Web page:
Management of local macroscopic recurrence after RP is characterized by a high variability of treatment paradigms (43). Use of focal boost with or without whole pelvis irradiation (44), addition of concomitant short-term or long-term ADT (45, 46), or delivery of a focal SBRT to the macroscopic relapse (47) have been hypothesized as possible alternatives to SRT to the PB only.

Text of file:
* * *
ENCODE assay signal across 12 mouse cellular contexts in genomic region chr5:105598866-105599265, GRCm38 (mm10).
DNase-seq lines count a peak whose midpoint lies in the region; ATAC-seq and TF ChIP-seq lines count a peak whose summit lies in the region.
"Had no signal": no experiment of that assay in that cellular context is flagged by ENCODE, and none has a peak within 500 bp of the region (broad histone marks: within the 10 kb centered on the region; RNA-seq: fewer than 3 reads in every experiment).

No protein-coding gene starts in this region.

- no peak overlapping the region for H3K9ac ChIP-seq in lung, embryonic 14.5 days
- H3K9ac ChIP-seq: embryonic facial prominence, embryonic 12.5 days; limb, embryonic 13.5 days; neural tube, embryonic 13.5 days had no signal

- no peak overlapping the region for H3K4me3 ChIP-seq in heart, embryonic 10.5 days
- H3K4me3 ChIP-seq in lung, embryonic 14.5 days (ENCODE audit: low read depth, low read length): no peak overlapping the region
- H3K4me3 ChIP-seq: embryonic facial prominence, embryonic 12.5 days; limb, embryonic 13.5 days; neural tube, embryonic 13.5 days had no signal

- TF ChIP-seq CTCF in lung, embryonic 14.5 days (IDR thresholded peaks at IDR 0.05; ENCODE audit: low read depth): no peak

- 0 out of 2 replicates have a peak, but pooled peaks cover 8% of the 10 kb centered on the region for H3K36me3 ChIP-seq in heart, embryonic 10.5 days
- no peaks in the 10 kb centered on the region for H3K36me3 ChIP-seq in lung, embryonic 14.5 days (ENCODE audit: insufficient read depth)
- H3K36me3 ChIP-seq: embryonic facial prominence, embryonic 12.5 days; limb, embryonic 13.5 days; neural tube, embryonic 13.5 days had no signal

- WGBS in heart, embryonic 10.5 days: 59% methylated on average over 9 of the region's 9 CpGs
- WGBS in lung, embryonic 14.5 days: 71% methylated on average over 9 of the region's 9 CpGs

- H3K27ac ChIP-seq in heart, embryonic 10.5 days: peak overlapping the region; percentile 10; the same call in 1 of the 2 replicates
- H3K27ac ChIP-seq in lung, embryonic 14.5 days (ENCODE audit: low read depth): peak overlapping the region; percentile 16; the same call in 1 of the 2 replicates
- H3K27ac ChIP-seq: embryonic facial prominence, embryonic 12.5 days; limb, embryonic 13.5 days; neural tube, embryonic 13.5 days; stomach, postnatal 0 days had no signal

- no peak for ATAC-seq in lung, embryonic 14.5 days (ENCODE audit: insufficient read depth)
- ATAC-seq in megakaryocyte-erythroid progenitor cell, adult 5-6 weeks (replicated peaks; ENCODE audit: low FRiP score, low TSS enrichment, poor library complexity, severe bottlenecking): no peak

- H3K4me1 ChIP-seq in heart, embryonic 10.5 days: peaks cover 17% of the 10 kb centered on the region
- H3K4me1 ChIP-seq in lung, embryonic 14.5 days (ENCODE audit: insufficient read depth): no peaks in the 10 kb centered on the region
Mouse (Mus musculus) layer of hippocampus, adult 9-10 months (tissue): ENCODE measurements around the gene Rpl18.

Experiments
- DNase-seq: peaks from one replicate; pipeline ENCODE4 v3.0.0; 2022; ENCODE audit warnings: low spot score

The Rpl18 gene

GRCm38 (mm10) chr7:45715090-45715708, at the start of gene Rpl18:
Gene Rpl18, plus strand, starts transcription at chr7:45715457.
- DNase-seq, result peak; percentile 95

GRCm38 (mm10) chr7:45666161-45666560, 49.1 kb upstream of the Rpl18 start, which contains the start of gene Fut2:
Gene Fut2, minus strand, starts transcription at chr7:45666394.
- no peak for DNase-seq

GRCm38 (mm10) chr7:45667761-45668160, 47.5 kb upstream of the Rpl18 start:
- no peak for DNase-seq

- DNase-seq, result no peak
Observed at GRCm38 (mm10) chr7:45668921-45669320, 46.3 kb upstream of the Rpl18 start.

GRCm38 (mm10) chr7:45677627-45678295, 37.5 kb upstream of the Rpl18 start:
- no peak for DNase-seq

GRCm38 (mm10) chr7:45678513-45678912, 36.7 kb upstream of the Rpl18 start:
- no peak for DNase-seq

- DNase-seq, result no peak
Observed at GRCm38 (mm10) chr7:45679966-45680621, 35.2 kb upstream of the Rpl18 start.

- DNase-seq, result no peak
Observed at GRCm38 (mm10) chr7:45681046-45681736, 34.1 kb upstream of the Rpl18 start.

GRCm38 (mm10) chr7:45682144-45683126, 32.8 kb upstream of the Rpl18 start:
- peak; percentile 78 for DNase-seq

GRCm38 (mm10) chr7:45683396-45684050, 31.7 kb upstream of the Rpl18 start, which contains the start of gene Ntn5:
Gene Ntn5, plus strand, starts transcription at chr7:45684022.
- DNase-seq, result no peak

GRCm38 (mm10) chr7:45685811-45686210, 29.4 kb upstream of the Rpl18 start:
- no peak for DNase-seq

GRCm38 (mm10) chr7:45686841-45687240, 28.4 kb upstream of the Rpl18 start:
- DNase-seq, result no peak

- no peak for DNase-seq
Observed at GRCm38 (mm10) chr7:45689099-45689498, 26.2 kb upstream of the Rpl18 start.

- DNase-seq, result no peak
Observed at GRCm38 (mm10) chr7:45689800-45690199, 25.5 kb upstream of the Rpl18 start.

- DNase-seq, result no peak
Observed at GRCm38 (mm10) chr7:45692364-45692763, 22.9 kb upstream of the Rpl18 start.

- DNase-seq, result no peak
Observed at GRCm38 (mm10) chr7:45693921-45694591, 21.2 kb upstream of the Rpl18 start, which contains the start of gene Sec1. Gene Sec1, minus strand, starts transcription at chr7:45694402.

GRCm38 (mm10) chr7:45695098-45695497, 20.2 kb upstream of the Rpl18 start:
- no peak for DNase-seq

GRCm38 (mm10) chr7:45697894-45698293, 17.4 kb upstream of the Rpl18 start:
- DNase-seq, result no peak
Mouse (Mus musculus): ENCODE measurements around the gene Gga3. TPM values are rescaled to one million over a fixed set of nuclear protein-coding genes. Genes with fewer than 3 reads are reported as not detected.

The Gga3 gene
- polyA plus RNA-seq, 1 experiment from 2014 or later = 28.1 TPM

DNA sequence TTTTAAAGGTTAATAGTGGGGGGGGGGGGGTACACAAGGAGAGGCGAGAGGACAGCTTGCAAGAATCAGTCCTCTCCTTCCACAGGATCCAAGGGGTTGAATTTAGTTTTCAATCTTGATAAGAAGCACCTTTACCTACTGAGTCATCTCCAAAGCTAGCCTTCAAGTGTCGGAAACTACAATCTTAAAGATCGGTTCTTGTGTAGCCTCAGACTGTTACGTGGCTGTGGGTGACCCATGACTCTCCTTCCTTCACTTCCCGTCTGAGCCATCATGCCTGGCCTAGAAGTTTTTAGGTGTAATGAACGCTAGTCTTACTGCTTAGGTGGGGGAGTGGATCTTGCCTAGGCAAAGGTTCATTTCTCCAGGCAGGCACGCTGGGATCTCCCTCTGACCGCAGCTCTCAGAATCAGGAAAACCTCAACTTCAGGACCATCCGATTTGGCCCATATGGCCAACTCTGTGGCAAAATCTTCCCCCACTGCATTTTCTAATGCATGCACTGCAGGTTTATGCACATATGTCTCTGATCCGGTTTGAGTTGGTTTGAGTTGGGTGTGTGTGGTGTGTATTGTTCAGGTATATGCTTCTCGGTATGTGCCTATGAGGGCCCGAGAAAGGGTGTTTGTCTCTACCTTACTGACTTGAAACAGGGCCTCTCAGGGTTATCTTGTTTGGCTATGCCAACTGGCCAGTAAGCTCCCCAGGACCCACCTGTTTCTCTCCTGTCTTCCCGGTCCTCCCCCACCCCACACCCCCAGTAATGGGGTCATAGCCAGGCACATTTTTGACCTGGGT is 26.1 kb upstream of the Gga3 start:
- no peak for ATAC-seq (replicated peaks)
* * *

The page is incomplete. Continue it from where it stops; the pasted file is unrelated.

A focal boost on the PET-positive local recurrence represents one the mostly studied potential contributions of functional imaging. In a study including 60 patients, D’Angelillo et al. reported a focal boost of up to 80 Gy to a biological target volume (BTV) defined by 18F-Choline PET/CT. The 3-year biochemical progression-free survival rate was 72.5%, with only three patients experiencing grade 3 acute gastrointestinal toxicity, and no grade 3 late toxicity (48). Still, detection of local recurrence remains challenging as 18F-Choline PET/CT suffers from a low spatial resolution with inconsistent sensitivity in this setting, ranging from 64% to 100% (25). In addition, the low sensitivity of choline PET at PSA values <2 ng/ml and in case of doubling time >6 months makes this diagnostic modality poorly suitable for patients eligible for early SRT. At low PSA values, PSMA PET/CT appears to be the best diagnostic option, with detection rates of about 50% at PSA levels of less than 0.5 ng/ml (49, 50). Calais et al. reported the diagnostic performance of PSMA PET/CT and Fluciclovine PET/CT in a population of patients with BCR after RP (51). Detection rates were significantly lower with 18F-Fluciclovine PET/CT than with PSMA PET/CT (26 vs 56%, p=0.0026). However, on a local level, the assessment by PSMA PET, especially with 68Ga, may be limited due to urinary excretion of the tracer. This was emphasized in a study conducted by Pernthaler et al. (52) in a population of patients with BCR, where a higher rate of prostatic recurrence was found with Fluciclovine PET than PSMA PET (37.9 vs 27.6%, p=0.03). In the EMPIRE-1 trial (53), prostate cancer patients with BCR were randomly assigned in two arms: the first received SRT based on conventional imaging, the second underwent Fluciclovine PET/CT, and treatment was planned according to those findings. In case of pelvic nodal uptake, patients received PB and pelvic RT, with nodal boost up to 54–56 Gy. In case of PB-only uptake, patients received PB RT, with a boost up to 76 Gy on the local recurrence. When no uptake was found, patients were treated on the PB only. The 3-year failure-free survival was superior in patients treated with Fluciclovine PET/CT-guided SRT compared to patients treated using conventional imaging only (75.5 vs 63%). This difference widened at the 4-year evaluation (75.5 vs 51.2%, p=0.001) (54), which can be attributable to both a stage-migration phenomenon and a reduction of the in-field relapses related to the SRT dose escalation. Regardless of some inherent limitations [low proportion of patients receiving whole pelvis RT (WPRT), 25% of patients with a PSA level >1 ng/ml at salvage, lack of intent-to-treat analysis], this study can be considered hypothesis generating with respect to a possible improvement in outcomes with PET-guided SRT.